Basic virology

Transmission of influenza

In temperate climates, influenza displays distinct seasonality: infections mainly occur from November through March in the northern hemisphere, and from May to September in the southern hemisphere. The results of experiments in guinea pigs have revealed that aerosol transmission of influenza virus is most efficient in cold and dry conditions, and completely blocked at warm …

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Simplifying virus classification: The Baltimore system

Although many viruses are classified into individual families based on a variety of physical and biological criteria, they may also be placed in groups according to the type of genome in the virion. Over 30 years ago virologist David Baltimore devised an alternative classification scheme that takes into account the nature of the viral nucleic …

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Influenza neuraminidase and H5N1 pathogenicity

There are two glycoproteins embedded in the influenza viral membrane: the hemagglutinin (HA) and neuraminidase (NA). The NA, shown in yellow in the illustration, is an enzyme that removes sialic acids from the surface of the cell, so that newly formed virions can be released. The NA protein is composed of a box-like head attached …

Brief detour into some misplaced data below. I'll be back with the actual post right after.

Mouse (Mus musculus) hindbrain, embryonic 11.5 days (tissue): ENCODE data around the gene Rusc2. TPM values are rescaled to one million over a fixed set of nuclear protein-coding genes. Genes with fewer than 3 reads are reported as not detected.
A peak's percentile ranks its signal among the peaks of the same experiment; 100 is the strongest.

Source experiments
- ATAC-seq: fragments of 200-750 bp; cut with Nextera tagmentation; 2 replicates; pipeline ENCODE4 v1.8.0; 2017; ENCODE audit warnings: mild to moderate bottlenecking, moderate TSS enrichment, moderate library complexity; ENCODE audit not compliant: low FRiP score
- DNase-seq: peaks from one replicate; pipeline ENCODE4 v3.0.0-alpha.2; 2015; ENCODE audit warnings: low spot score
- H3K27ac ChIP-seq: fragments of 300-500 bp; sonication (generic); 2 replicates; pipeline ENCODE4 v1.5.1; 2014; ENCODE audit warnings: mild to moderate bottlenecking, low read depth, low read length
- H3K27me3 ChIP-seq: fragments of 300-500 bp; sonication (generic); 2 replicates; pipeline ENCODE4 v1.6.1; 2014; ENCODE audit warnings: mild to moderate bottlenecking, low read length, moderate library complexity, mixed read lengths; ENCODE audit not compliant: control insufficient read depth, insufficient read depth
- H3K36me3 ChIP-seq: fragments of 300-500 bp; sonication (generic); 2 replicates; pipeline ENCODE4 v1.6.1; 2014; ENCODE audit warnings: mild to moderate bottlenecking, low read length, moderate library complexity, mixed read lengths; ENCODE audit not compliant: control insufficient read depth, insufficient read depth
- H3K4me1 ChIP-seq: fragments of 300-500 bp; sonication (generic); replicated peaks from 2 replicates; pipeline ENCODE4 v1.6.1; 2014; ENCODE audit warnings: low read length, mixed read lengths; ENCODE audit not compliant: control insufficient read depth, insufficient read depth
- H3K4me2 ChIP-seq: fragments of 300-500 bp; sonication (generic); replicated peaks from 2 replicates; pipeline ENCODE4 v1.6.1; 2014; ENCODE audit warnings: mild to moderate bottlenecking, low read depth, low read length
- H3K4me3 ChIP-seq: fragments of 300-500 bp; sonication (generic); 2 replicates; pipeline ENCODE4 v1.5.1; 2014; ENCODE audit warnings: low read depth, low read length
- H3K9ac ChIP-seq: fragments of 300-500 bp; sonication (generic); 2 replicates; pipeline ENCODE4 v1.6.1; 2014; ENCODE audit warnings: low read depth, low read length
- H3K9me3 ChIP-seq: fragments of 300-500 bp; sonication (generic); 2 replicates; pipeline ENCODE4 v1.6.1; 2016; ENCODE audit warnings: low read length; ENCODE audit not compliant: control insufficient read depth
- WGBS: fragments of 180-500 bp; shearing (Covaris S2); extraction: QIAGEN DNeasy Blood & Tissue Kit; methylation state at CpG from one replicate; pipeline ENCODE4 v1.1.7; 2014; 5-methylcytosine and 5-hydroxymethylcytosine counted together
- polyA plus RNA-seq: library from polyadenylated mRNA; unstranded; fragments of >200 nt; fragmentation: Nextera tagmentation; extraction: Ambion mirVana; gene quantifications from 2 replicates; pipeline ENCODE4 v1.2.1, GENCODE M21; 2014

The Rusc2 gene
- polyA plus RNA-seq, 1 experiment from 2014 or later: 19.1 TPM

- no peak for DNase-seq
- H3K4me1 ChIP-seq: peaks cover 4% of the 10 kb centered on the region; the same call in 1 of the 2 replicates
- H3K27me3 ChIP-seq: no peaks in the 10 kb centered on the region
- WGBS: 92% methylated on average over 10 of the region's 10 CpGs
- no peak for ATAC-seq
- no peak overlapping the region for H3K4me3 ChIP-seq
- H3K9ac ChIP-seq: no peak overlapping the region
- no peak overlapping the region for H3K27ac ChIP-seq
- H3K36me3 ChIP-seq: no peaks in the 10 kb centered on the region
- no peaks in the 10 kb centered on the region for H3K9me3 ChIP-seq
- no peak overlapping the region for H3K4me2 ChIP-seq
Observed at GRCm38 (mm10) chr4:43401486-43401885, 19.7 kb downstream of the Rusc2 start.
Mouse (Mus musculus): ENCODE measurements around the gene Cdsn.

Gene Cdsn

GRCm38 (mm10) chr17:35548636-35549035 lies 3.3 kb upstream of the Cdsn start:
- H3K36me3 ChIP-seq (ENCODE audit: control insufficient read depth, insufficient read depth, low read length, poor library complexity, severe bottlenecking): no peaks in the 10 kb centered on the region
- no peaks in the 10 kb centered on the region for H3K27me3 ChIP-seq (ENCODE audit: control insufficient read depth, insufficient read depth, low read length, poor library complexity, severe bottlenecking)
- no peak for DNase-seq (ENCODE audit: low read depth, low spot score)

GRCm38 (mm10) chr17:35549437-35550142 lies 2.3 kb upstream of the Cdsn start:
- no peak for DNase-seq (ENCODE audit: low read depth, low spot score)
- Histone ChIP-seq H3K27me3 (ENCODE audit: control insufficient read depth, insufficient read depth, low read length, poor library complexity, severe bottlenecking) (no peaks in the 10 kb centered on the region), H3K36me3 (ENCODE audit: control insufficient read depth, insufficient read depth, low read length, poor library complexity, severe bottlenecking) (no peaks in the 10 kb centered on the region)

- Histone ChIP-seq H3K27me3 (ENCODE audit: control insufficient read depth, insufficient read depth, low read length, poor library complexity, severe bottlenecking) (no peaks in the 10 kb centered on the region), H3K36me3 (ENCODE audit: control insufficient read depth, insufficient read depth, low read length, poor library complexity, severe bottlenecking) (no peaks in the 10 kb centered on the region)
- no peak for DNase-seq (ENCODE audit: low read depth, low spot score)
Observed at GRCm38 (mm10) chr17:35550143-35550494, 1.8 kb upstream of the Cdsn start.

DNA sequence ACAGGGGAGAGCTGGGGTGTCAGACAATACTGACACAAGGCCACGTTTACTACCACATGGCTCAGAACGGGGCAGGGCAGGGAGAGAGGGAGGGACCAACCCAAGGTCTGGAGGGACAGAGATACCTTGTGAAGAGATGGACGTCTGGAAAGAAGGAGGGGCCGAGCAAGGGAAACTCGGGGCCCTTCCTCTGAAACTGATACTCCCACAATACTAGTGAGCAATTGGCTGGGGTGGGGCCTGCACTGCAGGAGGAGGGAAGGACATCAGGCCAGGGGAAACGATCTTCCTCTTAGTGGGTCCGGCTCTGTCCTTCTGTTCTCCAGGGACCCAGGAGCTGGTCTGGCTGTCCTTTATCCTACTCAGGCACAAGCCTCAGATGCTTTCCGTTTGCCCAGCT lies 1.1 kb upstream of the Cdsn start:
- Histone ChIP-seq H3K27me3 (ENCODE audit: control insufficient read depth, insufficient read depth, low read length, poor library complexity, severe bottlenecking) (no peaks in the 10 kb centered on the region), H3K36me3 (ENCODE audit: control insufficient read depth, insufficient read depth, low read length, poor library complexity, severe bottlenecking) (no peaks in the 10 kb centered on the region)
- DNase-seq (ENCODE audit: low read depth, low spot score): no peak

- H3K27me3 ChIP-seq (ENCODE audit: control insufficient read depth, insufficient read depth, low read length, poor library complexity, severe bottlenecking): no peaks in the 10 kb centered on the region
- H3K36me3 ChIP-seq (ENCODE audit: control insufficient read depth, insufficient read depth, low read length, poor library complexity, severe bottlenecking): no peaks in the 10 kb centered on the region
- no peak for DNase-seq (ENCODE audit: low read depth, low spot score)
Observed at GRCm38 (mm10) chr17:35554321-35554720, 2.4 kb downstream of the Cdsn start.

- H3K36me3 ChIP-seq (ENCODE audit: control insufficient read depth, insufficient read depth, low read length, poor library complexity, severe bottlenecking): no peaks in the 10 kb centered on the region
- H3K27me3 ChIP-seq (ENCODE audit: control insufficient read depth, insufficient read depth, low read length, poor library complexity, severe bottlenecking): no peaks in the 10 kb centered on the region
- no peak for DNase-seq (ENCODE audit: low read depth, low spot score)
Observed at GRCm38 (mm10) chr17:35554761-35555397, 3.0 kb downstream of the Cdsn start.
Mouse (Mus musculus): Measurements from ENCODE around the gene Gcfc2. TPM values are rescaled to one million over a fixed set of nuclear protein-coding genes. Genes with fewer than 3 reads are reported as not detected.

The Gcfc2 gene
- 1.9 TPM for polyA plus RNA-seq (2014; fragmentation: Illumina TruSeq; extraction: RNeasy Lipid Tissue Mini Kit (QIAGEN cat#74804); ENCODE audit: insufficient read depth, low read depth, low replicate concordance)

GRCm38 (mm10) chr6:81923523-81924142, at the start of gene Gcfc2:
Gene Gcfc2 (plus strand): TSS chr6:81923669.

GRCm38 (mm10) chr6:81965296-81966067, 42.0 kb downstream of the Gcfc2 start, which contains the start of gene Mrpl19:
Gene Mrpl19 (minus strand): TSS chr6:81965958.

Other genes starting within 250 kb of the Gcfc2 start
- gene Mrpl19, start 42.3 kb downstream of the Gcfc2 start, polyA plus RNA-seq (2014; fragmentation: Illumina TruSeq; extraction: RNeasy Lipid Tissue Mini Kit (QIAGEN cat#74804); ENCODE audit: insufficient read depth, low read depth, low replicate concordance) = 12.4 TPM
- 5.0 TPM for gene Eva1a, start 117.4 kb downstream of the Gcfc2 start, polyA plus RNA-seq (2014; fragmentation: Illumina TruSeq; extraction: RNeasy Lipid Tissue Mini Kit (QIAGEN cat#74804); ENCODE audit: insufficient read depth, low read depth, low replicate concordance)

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Virus neutralization by antibodies

The antibody response is crucial for preventing many viral infections and may also contribute to resolution of infection. When a vertebrate is infected with a virus, antibodies are produced against many epitopes on multiple virus proteins. A subset of these antibodies can block virus infection by a process that is called neutralization. Antibodies can neutralize viral infectivity …

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